The Cactus Blossoms

WXPN Presents

The Cactus Blossoms

Hurricane Hoss, Frankie Lee

Thu, April 19, 2018

Doors: 8:00 pm / Show: 8:30 pm

$15.00

This event is 21 and over

All shows are 21+ Proper I.D. required for admission

The Cactus Blossoms - (Set time: 10:30 PM)
The Cactus Blossoms
Our new album, You’re Dreaming, didn’t happen overnight. It is the culmination of several years of songwriting and the kindness of thousands of miles and friends. A cast of characters, experiences, and personal perspectives set in simple rhymes and sung in harmony to paint a picture in your mind.

When my brother and I started making music as The Cactus Blossoms there wasn’t a big plan. We cut our teeth performing some well known and obscure country songs that were popular or unpopular pre-1960, partly out of curiosity and deep appreciation, but mostly because it was fun. Early on, we were offered a residency at the Turf Club in St. Paul, Minnesota, so we got a band together and it became our weekly “practice-in-public” where we would pull out every song we could think of, no matter how well we knew it. It was our first chance to play all night and do whatever we wanted. Over the course of our year and a half at the Turf Club our repertoire had snowballed into an amalgam of original songs and a bunch of gut wrenching, “tongue-in-cheek” heartbreakers, that were 30 years older than us. Not everyone could tell what was new and what was old, and it didn’t really matter. They just seemed to enjoy it. That’s how the wheel got going and gave the illusion of spin
ning backwards. We weren’t born in the wrong era. We just got into some music from a different era and happened to make it our own.

Every step of the way we’ve had the good fortune of being offered an opportunity that seems just beyond what we’re ready for. It always stretches us out and makes us feel lucky as hell. When JD McPherson called us up and said he was interested in producing our record it was the latest in a series of serendipitous events that have brought us to where we are today. We had opened for him at a hometown gig in Minneapolis a few months earlier and had met him briefly, but could never have imagined then that within a year we would be recording a new album with his help and criss-crossing America on tour with his band. He’s got the singing voice of an angel, a connoisseur’s taste, the boundless creative energy of a child, a scholar’s mind, and he can hear like a wolf. This guy was the guy. He wanted to do something sparse and rhythmic with simple melodic arrangements and it lined up perfectly with the direction our new songs were leading us.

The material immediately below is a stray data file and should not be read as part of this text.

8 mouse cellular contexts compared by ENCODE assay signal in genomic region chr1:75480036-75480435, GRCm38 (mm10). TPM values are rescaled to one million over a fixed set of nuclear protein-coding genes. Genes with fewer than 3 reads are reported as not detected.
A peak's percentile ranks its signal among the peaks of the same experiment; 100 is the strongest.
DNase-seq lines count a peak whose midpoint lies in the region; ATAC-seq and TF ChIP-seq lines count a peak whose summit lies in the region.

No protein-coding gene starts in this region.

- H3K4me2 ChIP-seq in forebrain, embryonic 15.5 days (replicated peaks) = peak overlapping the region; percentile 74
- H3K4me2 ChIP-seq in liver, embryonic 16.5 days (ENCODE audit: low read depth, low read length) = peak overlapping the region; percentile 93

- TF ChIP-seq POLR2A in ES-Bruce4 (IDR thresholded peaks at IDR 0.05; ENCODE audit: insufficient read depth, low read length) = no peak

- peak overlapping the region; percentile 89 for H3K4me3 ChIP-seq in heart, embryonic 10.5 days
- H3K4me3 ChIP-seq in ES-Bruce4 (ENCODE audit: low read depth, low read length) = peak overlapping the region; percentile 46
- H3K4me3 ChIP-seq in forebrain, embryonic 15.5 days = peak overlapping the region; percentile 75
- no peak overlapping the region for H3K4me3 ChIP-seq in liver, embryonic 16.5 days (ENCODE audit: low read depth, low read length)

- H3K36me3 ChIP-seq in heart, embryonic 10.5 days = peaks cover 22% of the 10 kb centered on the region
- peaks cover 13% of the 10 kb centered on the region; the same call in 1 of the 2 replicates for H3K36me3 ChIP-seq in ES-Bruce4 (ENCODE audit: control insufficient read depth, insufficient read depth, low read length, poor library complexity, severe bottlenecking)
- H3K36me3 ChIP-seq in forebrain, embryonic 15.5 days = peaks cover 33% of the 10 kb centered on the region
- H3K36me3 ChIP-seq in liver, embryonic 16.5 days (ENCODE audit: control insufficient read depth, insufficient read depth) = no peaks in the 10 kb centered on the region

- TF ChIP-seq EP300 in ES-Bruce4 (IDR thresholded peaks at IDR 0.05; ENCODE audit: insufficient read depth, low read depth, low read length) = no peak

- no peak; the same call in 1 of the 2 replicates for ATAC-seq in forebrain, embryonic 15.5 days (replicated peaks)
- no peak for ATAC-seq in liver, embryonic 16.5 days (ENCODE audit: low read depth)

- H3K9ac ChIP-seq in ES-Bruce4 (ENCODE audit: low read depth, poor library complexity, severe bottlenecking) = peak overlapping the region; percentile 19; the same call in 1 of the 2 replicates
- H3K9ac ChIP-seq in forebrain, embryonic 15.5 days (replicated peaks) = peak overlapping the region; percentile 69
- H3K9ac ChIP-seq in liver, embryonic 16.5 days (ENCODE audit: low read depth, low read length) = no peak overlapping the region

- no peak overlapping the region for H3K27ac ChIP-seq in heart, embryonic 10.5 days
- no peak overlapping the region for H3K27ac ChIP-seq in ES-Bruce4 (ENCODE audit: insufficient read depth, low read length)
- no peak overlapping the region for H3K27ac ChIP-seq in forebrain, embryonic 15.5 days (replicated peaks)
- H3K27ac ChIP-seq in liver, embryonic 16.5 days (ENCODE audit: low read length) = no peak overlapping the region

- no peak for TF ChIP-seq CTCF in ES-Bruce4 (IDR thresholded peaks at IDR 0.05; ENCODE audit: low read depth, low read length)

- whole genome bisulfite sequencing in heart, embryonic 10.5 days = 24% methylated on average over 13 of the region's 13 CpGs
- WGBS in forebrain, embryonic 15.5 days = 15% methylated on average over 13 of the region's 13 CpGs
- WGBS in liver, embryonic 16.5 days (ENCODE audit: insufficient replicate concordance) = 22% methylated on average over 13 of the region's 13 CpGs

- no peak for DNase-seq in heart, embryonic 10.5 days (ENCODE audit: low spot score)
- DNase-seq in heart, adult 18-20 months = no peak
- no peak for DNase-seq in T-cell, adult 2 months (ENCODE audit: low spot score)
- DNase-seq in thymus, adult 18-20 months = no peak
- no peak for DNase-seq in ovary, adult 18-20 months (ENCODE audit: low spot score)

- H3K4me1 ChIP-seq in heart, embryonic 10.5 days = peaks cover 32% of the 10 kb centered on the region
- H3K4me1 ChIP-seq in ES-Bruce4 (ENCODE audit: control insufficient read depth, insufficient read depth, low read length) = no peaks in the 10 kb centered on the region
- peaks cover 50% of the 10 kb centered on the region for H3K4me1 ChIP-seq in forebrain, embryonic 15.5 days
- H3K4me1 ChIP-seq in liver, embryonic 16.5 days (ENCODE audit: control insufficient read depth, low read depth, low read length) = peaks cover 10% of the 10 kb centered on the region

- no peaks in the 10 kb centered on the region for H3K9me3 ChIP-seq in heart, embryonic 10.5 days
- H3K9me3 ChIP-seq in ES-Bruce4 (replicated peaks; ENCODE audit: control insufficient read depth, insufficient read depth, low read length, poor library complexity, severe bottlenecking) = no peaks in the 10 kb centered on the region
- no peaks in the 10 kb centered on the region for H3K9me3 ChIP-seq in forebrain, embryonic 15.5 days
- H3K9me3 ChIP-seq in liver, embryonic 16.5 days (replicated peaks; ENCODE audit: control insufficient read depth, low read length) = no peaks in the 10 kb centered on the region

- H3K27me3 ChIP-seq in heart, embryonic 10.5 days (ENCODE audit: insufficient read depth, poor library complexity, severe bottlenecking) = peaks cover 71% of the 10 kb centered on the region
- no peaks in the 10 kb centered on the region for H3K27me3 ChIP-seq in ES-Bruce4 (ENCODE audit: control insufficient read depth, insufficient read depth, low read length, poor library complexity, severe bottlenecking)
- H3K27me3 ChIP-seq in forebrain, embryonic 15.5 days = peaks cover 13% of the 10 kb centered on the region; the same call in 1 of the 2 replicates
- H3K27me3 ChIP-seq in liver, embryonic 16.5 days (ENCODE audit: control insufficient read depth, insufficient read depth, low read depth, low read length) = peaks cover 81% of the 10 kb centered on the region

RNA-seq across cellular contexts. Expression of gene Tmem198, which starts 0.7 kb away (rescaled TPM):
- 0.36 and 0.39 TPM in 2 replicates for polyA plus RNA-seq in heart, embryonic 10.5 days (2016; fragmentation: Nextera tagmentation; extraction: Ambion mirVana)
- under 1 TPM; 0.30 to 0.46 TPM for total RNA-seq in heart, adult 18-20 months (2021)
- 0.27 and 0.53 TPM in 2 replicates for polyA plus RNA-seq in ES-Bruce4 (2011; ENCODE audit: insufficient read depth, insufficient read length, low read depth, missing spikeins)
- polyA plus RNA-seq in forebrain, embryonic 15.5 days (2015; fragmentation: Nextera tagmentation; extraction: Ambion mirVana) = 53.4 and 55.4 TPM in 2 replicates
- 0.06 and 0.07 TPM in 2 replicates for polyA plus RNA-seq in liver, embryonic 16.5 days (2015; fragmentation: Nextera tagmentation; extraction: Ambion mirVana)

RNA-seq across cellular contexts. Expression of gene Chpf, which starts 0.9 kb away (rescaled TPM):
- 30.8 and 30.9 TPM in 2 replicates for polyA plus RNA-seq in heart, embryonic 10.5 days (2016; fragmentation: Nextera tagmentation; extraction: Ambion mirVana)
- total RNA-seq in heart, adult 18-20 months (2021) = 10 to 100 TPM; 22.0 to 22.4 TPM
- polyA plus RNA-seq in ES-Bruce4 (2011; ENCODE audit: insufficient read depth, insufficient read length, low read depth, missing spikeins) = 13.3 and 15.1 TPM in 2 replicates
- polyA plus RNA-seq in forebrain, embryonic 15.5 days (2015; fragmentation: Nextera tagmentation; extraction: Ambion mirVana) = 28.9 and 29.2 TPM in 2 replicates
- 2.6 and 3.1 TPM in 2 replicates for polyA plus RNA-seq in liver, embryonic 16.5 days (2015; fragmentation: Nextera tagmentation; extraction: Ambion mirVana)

We wanted to record live with the best rhythm section we could find, which led us to Chicago where JD enlisted the amazing talents of drummer/engineer Alex Hall, guitarist Joel Paterson, and Beau Sample on upright bass. Three musicians who practice their respective crafts to genius proportions and bring it all to the studio. At the start of our first recording session we barely knew these guys and they barely knew our music. Alex was setting up microphones and running cables while the rest of us were drinking coffee and cracking jokes to wake up. Within a couple hours we had cut the first song for the album, “Queen Of Them All”, and we knew we were in the right place at the right time.

Jack & Page
The Cactus Blossoms
October 2015
Hurricane Hoss - (Set time: 9:30 PM)
Hurricane Hoss
HURRICANE HOSS has blown through the juke joints and watering holes of America, the perfect example of a classical good-girl gone outlaw. She’s shot whiskey in the Midwestern Wilds, danced to zydeco in Louisiana, fallen in love in the Rockies, and two-stepped on top of broken hearts in Nashville. With fiddle, banjo, and guitar in tow, Hoss sings the stories of her travels and travails, as well as traditional songs of the American experience. Fans of Western Swing (ASLEEP AT THE WHEEL, THE TIME JUMPERS) and vintage country (PATSY CLINE, GLEN CAMPBELL) will easily find a place for Hoss in their ears and hearts.